So I've mainly used Firefox on Natty. Not that bad, though I don't like the two bars in the top; it draws my attention away from the webpage. I'm on widescreen; so I'd rather have it on the left; but don't know if it's possible.

WebM fullscreen (Youtube HTML5) works pretty OK. Also, on the positive side, my scanner worked out of the box. Kudos for that! Plugins work pretty well, though I haven't tested many of those yet.

Installing flash really is a breeze and doesn't involve CLI at all, just point and click. Kudos again.

I as well as Steven didn't like the theme that much, especially I didn't like the dark menu bars.

So, as long as you don't have special requirements (like installing from SD / opening existing LVM partitions) I think it works pretty well. I plan to do a 'full review' for LXer, working on it!

Apr 26, 2011
9:02 AM EST
Forgetting all the predictions of doom regarding both Unity and GNOME Shell, the fact is that this is somethng new, something under heavy development -- and it sure is different. And fortunately or not, different is what gets you noticed.

I can see this being a very compelling choice for new users a couple of releases from now (if they focus on polish over the next year).

Apr 26, 2011
10:54 AM EST
I think they need to concentrate on two things:

1) More configuration options 2) More applets,

At present it looks like a usability regression to me.

Apr 26, 2011
11:05 AM EST
Well, less is more I think.

These UNIX program names always baffle me:

If less is more so "less" is more than "more", than "most" is probably less than "less".

Or am I the only "most" user out here?

Apr 26, 2011
11:13 AM EST
@hkwint, a quick perusal of their man pages shows that "less" is, indeed, more.

Apr 26, 2011
11:59 AM EST
Just downloaded Natty nightly build. Used Starter Disk Creator on Kubuntu to install on USB. Booted on an HP Compaq 6910p, come up snappy with no issues. A notification indicated that wireless is available but wasn't connected. Clicked on icon in panel and selected name, entered password and wireless was connected. This post is from Natty using Firefox.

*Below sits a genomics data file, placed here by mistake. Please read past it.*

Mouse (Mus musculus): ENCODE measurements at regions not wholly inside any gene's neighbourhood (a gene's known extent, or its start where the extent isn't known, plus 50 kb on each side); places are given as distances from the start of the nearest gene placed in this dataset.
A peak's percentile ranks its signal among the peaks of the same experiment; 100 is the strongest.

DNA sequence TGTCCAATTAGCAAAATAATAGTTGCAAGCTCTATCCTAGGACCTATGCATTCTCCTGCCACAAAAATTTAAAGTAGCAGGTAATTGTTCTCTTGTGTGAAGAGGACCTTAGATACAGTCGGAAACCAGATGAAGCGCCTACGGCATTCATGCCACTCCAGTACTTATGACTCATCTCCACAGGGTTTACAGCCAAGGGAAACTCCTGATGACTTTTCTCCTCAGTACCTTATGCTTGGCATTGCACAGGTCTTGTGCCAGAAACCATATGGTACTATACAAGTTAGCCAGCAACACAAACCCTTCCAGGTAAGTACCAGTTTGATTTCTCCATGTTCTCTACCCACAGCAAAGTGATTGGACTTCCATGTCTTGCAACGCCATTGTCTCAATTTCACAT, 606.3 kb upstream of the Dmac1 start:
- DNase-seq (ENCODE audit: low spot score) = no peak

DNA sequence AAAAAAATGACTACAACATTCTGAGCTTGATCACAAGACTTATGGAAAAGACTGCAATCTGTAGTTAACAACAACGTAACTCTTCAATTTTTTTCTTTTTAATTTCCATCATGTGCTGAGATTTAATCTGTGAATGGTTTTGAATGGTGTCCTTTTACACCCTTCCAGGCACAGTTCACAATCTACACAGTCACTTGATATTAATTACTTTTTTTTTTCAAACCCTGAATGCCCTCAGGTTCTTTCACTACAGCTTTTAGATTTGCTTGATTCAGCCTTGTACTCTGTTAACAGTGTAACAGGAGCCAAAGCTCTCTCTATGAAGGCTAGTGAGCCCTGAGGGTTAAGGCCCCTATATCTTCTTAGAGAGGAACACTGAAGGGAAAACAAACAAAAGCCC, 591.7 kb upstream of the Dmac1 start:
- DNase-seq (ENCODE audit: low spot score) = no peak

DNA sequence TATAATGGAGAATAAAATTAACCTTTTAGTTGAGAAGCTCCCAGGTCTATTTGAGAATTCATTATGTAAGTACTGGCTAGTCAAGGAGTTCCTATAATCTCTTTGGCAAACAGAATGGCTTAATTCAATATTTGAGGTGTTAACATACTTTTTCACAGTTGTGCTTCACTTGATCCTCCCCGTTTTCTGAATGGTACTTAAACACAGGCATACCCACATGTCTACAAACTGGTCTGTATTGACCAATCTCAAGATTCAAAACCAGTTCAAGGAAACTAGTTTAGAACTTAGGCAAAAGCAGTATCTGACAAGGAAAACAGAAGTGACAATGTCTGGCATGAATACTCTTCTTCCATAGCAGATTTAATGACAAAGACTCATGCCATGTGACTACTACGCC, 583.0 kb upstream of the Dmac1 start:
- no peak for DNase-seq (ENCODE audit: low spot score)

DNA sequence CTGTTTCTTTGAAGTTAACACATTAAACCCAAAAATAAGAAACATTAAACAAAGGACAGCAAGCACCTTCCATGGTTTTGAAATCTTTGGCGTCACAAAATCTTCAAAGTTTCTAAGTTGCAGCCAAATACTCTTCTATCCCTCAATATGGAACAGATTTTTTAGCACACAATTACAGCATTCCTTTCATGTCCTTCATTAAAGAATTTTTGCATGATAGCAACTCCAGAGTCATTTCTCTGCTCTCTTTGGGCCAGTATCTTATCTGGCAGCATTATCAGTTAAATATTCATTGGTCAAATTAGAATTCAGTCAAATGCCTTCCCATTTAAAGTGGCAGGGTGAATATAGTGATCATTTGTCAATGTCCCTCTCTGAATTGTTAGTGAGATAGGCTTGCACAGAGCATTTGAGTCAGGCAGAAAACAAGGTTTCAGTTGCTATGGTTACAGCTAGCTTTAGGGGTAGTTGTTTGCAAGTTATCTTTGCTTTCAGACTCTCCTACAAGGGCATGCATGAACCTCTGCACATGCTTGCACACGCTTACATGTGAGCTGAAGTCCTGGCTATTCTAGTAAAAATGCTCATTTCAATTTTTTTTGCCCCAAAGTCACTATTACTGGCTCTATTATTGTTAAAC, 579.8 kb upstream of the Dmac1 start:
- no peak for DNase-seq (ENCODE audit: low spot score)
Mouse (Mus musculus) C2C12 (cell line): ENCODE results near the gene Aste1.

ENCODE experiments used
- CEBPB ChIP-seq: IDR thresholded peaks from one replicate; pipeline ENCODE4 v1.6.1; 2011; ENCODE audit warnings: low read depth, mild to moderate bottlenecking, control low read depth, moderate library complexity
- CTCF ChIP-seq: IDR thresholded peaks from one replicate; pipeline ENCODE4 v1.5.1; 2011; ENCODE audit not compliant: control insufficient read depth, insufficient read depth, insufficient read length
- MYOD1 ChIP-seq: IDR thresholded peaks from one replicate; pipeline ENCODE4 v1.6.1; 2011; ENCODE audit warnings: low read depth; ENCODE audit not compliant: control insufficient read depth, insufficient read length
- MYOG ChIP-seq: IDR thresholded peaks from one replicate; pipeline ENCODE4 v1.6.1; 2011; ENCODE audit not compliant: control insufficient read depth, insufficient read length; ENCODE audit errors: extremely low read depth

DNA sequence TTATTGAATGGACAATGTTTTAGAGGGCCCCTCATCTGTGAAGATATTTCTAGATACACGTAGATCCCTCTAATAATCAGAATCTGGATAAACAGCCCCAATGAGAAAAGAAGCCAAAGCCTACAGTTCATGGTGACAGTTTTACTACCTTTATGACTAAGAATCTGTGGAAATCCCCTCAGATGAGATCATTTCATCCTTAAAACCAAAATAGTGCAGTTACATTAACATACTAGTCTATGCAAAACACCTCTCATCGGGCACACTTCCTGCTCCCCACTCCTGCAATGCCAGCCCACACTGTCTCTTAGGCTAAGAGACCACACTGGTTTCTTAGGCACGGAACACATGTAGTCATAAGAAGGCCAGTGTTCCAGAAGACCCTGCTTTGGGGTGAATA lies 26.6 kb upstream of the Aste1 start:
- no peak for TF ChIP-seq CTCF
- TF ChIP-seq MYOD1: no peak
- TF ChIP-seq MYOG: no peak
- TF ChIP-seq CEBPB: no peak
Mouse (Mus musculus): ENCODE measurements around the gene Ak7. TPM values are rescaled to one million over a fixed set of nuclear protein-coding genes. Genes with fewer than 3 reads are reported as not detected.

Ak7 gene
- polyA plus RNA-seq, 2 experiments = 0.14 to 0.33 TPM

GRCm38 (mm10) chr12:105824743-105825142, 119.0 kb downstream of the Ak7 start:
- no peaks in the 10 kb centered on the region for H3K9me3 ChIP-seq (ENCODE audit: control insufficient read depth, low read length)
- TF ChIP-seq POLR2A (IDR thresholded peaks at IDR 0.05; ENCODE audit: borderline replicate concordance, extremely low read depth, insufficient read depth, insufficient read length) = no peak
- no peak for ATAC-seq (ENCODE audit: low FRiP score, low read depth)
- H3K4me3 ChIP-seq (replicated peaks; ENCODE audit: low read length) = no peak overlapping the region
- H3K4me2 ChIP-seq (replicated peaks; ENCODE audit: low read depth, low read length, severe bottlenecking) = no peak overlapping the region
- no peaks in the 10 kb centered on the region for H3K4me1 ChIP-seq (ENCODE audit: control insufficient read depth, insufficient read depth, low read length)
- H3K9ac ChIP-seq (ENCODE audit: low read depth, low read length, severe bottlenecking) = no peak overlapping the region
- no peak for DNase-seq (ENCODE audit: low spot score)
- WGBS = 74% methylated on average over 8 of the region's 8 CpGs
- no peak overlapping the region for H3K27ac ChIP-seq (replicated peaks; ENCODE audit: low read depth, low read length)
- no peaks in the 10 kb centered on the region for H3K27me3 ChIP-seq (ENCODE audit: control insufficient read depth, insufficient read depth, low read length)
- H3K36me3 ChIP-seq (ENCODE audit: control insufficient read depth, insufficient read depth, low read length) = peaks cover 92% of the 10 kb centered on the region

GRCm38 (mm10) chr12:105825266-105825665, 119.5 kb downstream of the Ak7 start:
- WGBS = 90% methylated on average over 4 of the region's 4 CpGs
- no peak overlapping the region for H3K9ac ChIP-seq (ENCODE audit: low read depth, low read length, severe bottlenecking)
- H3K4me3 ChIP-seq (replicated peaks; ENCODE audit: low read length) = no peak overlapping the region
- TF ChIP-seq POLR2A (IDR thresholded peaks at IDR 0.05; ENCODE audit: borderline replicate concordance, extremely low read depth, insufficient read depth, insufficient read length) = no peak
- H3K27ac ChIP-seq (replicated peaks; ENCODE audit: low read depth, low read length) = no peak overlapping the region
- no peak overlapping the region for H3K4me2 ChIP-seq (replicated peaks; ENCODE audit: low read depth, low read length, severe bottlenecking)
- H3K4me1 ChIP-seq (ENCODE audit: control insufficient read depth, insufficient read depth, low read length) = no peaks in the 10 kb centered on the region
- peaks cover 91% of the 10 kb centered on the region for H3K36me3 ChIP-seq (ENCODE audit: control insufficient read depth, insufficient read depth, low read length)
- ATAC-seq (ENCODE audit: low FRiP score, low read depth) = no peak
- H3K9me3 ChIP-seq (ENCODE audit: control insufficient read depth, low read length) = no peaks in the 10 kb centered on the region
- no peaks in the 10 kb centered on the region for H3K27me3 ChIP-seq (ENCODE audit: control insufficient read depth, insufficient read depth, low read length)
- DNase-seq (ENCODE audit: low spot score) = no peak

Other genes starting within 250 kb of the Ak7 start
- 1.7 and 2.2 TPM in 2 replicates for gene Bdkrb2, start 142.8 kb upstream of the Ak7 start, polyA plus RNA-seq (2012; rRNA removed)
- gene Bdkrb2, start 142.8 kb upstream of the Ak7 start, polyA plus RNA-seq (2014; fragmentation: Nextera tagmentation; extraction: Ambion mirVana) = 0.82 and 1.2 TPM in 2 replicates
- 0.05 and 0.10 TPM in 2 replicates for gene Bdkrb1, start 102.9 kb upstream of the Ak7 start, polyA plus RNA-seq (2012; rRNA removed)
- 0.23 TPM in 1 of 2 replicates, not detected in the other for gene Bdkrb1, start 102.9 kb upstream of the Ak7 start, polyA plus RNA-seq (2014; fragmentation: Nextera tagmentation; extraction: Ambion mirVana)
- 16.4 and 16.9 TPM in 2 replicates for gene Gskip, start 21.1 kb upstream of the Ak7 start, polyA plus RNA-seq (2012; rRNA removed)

Actually I am impressed. It is snappy, clean and so far very functional. I believe it has great potential with average users who mostly use computers for reading mail, surfing the Internet, creating some office documents and playing computer games. It is ideal for tablets. I am sure, whatever apps. missing will be made available when final release is out.

The interface is very simplified, friendly and intuitive. I think any user will get used to it pretty quickly. On the other hand, having close, minimize, maximize buttons on the left side was not a good idea but, I guess users will eventually get used to it.

Left side icons panel is a good idea but would be better if made a little smaller and make room for more icons.

Over all, Canonical did a pretty good job.


Apr 26, 2011
1:22 PM EST

Try the command line utility (written in python, I believe) image-usb-stick to load an iso to a usb stick.


I have had good luck with it.

The author is at: http://abock.org/

Apr 26, 2011
2:20 PM EST
The Debian Squeeze "hybrid" install images can be copied to a USB drive with dd and will boot thereafter:


Apr 26, 2011
2:29 PM EST
Steven: Thanks again. In my opinion, however, _all_ images should be able to be dd'd to USB and boot. But next time I want Debian from USB, I'll download that one.

ed: Oh, and of course thanks to numbr6x as well! UNetBootin did the job for me, but it's always nice to have a backup plan.

Apr 26, 2011
5:29 PM EST
I've had varying degrees of success with UNetBootin and Fedora's USB utility (the name of which escapes me). Better to have the dd option, for sure.

Apr 27, 2011
12:48 PM EST
Hans --

There's a "most" ?

Apr 27, 2011
6:30 PM EST
> There's a "most" ?


man most:

most - browse or page through a text file


Apr 28, 2011
5:55 AM EST
Yes there is, but most is more than more and less is more so more is less, so if most is more than more then I think it's less, but still more than less.

Apr 28, 2011
10:24 AM EST
Hey Hans,

Why so complicated, it's a simple tried and true statement: "Less is More." So who needs the most? Not I said the weasel.


Apr 28, 2011
2:12 PM EST
Indeed, I don't use 'most' either. In fact, I just found out my $PAGER is "less". Just funny.

In Belgium, there's a place called 'Lesswood' and one called 'Morewood', and this always pokes my intuition for nerdy jokes. Now if only someone could start a village called 'Mostwood...'.

Apr 28, 2011
7:05 PM EST
Sounds to me like the old folktale...

What was it called... Oh, yeah...

Goldilocks and the Three Pagers.

Apr 28, 2011
8:28 PM EST
> Goldilocks and the Three Pagers.

From Hans' comment, I was thinking of the three little pigs. Straw (less wood), twigs (more wood), but it breaks down at that point.

Apr 29, 2011
8:26 AM EST
@Hans --

Now I understand...mostly.